For three seasons Kevin Hardy has been a forgotten man. While his fellow Illini linebackers have been the toast of Champaign, Hardy has quietly sipped a glass of Champale. "Last season Dana Howard, John Holecek and Simeon Rice (page 98) deserved all the attention they got, but the publicity also put pressure on them," says Hardy. "When I would make a big play, I know fans would say, 'Oh, yeah, there's that other guy.' "
Hardy is accustomed to walking (and tackling, sacking, even dunking) in the shadow of others. At Harrison High in Evansville, Ind., Hardy played basketball with Calbert Cheaney, now with the Washington Bullets. "Kids at school would walk around with T-shirts that read CHEANEY is GOD," says Hardy.
As a redshirt freshman in 1992, he had one more sack than Rice, but Rice was named Big Ten Freshman of the Year. The next season Hardy was the only starting Illini linebacker left off the All-Big Ten first team. In '94 Hardy received first-team conference honors, and his coaches selected him as the team's defensive player of the year ahead of Rice, who led the Big Ten with 16 sacks. However, Hardy, who had 80 tackles and two interceptions in the Illini's 7-5 season, still dodged the limelight.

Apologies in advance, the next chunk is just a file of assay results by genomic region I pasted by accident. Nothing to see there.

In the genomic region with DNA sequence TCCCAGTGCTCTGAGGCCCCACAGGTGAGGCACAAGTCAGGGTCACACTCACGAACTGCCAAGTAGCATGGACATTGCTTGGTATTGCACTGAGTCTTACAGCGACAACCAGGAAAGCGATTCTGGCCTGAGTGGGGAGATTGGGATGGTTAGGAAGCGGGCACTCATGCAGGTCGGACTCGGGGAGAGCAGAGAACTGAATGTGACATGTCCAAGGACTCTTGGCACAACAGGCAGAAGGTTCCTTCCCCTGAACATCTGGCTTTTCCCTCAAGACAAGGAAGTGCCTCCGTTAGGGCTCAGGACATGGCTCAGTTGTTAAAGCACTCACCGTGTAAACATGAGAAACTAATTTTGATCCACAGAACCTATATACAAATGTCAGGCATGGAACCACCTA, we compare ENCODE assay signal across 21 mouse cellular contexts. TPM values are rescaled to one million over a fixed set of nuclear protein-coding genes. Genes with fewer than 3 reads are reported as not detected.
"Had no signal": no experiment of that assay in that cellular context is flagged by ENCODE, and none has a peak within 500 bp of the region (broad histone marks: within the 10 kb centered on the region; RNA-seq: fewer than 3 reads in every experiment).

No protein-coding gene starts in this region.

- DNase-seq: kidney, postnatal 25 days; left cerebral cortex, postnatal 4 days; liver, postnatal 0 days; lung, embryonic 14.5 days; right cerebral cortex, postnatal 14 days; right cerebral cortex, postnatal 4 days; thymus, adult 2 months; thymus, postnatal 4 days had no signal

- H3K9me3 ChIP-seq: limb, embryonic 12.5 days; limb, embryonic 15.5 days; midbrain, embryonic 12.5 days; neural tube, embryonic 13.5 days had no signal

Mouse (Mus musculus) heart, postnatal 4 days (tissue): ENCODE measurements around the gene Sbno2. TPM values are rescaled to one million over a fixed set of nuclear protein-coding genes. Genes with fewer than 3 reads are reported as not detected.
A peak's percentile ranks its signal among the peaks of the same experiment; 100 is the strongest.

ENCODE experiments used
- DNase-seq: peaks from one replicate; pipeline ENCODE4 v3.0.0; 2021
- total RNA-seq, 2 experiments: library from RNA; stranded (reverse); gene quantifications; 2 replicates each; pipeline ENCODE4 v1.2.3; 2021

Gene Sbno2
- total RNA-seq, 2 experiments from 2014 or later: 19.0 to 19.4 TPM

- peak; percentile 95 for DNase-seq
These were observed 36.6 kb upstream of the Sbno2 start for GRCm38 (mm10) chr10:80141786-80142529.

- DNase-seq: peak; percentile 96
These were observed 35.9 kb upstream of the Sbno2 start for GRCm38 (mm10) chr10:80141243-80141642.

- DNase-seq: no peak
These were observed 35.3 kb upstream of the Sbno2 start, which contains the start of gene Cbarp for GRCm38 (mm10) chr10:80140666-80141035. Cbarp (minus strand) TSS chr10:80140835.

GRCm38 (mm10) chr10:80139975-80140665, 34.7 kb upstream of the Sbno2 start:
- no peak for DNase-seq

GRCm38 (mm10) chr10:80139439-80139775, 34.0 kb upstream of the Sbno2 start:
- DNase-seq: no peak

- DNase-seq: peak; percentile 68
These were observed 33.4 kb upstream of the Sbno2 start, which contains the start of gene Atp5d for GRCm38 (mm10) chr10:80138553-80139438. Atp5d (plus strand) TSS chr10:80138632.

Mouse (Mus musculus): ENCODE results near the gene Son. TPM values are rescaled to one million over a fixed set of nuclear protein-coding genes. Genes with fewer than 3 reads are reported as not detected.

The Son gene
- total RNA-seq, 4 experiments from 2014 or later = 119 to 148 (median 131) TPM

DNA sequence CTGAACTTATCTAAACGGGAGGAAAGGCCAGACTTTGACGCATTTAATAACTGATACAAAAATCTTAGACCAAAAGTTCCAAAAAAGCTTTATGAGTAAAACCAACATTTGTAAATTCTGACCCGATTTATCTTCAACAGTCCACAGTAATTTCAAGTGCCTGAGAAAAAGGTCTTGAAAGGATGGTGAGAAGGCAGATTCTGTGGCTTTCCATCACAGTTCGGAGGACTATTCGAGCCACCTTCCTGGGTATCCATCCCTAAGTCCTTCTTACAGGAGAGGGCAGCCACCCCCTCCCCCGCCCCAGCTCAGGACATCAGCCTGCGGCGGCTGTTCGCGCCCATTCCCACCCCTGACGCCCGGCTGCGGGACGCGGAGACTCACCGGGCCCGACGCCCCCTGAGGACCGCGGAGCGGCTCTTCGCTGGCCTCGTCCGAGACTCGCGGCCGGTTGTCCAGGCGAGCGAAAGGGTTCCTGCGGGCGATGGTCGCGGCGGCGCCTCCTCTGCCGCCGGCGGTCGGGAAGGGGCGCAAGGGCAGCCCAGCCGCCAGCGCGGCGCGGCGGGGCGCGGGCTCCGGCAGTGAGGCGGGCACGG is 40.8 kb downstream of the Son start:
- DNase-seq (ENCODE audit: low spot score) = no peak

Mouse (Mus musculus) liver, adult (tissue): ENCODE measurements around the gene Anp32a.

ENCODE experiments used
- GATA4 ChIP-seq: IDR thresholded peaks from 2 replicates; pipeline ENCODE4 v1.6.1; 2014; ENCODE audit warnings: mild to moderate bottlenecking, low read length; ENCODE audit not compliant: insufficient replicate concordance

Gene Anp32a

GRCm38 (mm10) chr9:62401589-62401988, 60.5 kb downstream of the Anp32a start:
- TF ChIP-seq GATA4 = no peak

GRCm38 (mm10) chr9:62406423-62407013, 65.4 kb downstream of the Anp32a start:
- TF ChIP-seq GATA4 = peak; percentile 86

The Illini's strength is defense, but the offense should improve under Paul Schudel, coach Lou Tepper's third offensive coordinator in four seasons. Schudel, who had been the coach at Ball State, will have the Illini run more. Last year they finished last in the conference in rushing, averaging 130.7 yards per game. Quarterback Johnny Johnson, who threw for 2,495 yards with 19 touchdowns and six interceptions in '94, will guide the attack.
With Howard and Holecek in the NFL, the 6'4", 240-pound Hardy is now second fiddle to Rice, the country's best pass rusher. Says Tepper, "I've coached 15 linebackers who went on to the NFL, and Kevin is the most complete linebacker of them all."
In Tepper's defensive scheme Hardy plays drop linebacker and splits time between pass coverage and pass rushing. By contrast, Rice plays his position, called rush linebacker, like a defensive end. "That's why Kevin has been overshadowed," says Tepper. "If we didn't have Simeon, people would say, 'Wow, Kevin is a great pass rusher!' "
Maybe by the end of this season the spotlight will find the player who is more accustomed to the shade. Says Tepper, "Who knows? Maybe when the NFL draft comes some team might just pick Kevin over Simeon."